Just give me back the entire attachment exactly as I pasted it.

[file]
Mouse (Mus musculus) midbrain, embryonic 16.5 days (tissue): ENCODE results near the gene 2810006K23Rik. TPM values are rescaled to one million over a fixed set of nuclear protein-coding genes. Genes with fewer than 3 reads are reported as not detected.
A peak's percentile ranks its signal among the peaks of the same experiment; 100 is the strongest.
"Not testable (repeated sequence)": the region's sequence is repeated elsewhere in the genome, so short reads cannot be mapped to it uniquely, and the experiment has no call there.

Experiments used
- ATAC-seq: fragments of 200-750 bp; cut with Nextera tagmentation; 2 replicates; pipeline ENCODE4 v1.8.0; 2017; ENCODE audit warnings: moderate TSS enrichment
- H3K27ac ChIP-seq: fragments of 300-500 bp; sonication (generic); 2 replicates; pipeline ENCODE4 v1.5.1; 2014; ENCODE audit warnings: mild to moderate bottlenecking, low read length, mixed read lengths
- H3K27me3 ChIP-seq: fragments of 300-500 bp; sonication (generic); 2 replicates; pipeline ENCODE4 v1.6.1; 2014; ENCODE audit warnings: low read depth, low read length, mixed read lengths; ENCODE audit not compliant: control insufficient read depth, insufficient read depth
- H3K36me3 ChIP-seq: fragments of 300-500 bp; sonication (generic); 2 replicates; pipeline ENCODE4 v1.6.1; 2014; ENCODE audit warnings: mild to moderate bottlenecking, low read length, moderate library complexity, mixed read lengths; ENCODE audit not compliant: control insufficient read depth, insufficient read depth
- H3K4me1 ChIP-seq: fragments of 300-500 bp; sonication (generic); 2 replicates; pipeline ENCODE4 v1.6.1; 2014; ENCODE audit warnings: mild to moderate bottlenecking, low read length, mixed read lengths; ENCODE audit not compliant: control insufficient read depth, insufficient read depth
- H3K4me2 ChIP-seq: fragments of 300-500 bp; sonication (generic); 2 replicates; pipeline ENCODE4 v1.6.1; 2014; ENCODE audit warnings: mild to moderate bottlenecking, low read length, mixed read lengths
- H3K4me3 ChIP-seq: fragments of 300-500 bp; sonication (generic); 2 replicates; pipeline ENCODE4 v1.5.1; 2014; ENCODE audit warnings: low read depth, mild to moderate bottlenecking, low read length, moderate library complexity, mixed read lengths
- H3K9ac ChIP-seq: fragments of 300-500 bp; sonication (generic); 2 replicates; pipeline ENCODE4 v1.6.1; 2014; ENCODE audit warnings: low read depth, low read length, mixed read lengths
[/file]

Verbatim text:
Mouse (Mus musculus) midbrain, embryonic 16.5 days (tissue): ENCODE results near the gene 2810006K23Rik. TPM values are rescaled to one million over a fixed set of nuclear protein-coding genes. Genes with fewer than 3 reads are reported as not detected.
A peak's percentile ranks its signal among the peaks of the same experiment; 100 is the strongest.
"Not testable (repeated sequence)": the region's sequence is repeated elsewhere in the genome, so short reads cannot be mapped to it uniquely, and the experiment has no call there.

Experiments used
- ATAC-seq: fragments of 200-750 bp; cut with Nextera tagmentation; 2 replicates; pipeline ENCODE4 v1.8.0; 2017; ENCODE audit warnings: moderate TSS enrichment
- H3K27ac ChIP-seq: fragments of 300-500 bp; sonication (generic); 2 replicates; pipeline ENCODE4 v1.5.1; 2014; ENCODE audit warnings: mild to moderate bottlenecking, low read length, mixed read lengths
- H3K27me3 ChIP-seq: fragments of 300-500 bp; sonication (generic); 2 replicates; pipeline ENCODE4 v1.6.1; 2014; ENCODE audit warnings: low read depth, low read length, mixed read lengths; ENCODE audit not compliant: control insufficient read depth, insufficient read depth
- H3K36me3 ChIP-seq: fragments of 300-500 bp; sonication (generic); 2 replicates; pipeline ENCODE4 v1.6.1; 2014; ENCODE audit warnings: mild to moderate bottlenecking, low read length, moderate library complexity, mixed read lengths; ENCODE audit not compliant: control insufficient read depth, insufficient read depth
- H3K4me1 ChIP-seq: fragments of 300-500 bp; sonication (generic); 2 replicates; pipeline ENCODE4 v1.6.1; 2014; ENCODE audit warnings: mild to moderate bottlenecking, low read length, mixed read lengths; ENCODE audit not compliant: control insufficient read depth, insufficient read depth
- H3K4me2 ChIP-seq: fragments of 300-500 bp; sonication (generic); 2 replicates; pipeline ENCODE4 v1.6.1; 2014; ENCODE audit warnings: mild to moderate bottlenecking, low read length, mixed read lengths
- H3K4me3 ChIP-seq: fragments of 300-500 bp; sonication (generic); 2 replicates; pipeline ENCODE4 v1.5.1; 2014; ENCODE audit warnings: low read depth, mild to moderate bottlenecking, low read length, moderate library complexity, mixed read lengths
- H3K9ac ChIP-seq: fragments of 300-500 bp; sonication (generic); 2 replicates; pipeline ENCODE4 v1.6.1; 2014; ENCODE audit warnings: low read depth, low read length, mixed read lengths